It's kind of a joke that most pilots don't know how to use their feet, especially jet jocks whose feet are flat on the floor most of the time they're flying. Fair enough. Even pilots who started flying in a J-3 Cub off a grass strip need to practice their stick-and-rudder skills once in a while. Some pilots never have the chance learn how to let their feet dance on the rudder pedals. Tailwheel flying is becoming more of a lost art and a specialized skill. And now that Part 141 Commercial Pilot applicants are only required to have around 100 hours total time, a pilot's knowledge of basic stick-and-rudder skills is going to become an arcane skill.
For a taildragger pilot, constant use of rudder is a fact of life and necessary to taxi, take off and land without an embarrassing incident, but it doesn't take a tailwheel for a pilot to get the best performance out of their airplane. All conventional airplanes respond to good use of rudder, and proficient pilots know that by keeping the airplane in trim, they'll get the best cruise and climb performance. Every pilot can learn the stick-and-rudder skills necessary to slip an airplane to lose altitude while keeping an airplane in a steady descent, and if necessary, to slip to a precise point on the ground.
Slips are pretty simple. If you aren't in coordinated flight with your butt centered in your seat, then you're in a slip. If you're in a slip, your airplane isn't in trim and isn't getting best cruise speed or best rate of climb. Sure, you can fly with a wing down and out of trim all day, but you won't go as fast as you would if the airplane were in a cleaner configuration. When you fly out of trim, you're giving away your time and money. Next time you're in a climb, check it out. Purposely climb in an out-of-trim situation, with the ball out of center, and watch your VSI or altimeter. Then center the rudder and climb in trim, and watch the difference in rate of climb. Sometimes, the difference is dramatic.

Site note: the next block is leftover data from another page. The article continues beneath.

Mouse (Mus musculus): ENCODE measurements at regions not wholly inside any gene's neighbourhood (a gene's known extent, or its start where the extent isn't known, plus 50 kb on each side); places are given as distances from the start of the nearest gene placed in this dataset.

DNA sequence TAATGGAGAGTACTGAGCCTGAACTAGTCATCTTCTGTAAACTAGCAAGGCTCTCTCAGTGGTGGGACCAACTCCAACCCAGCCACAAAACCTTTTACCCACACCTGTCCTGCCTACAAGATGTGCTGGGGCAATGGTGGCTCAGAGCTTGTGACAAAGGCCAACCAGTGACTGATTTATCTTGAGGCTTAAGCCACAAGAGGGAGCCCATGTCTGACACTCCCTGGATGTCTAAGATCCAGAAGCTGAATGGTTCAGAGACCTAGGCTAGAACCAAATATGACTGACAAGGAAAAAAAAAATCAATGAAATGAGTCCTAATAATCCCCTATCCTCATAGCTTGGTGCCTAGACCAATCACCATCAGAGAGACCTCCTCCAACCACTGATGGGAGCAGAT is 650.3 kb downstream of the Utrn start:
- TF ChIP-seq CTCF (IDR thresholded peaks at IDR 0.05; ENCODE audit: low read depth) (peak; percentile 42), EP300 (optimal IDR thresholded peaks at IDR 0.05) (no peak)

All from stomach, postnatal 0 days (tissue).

An airplane flying with the ball centered will get its best cruise and climb performance, but putting it out of trim, in a slip, can be useful too. Slipping or cross-controlling an airplane creates drag and acts like a speedbrake that slows an airplane down. Slipping also enables a pilot to increase their descent rate without gaining speed (and without flaps), and it gives pilots in airplanes with less forward visibility a way to see in front of them. For taildragger pilots in particular, slipping is one of the important tools in their bag of tricks.
The light bulb came on for me early in my career, courtesy of pioneer Alaska bush pilot, Alden Williams. Alden was the real deal. He was in his 70s and retired, but used to do a little flight instruction at Merrill Field in Anchorage, where I was working on my ratings. I asked him to give me some "advanced" (or so I thought) tailwheel training and rented a pretty beat-up Taylorcraft for the mission. Of course, the lesson started before takeoff. I was ready to jump in and crank the engine, but Alden gave it a very thorough preflight, frowning at some of the dents in the leading edge before he agreed to get in the thing at all.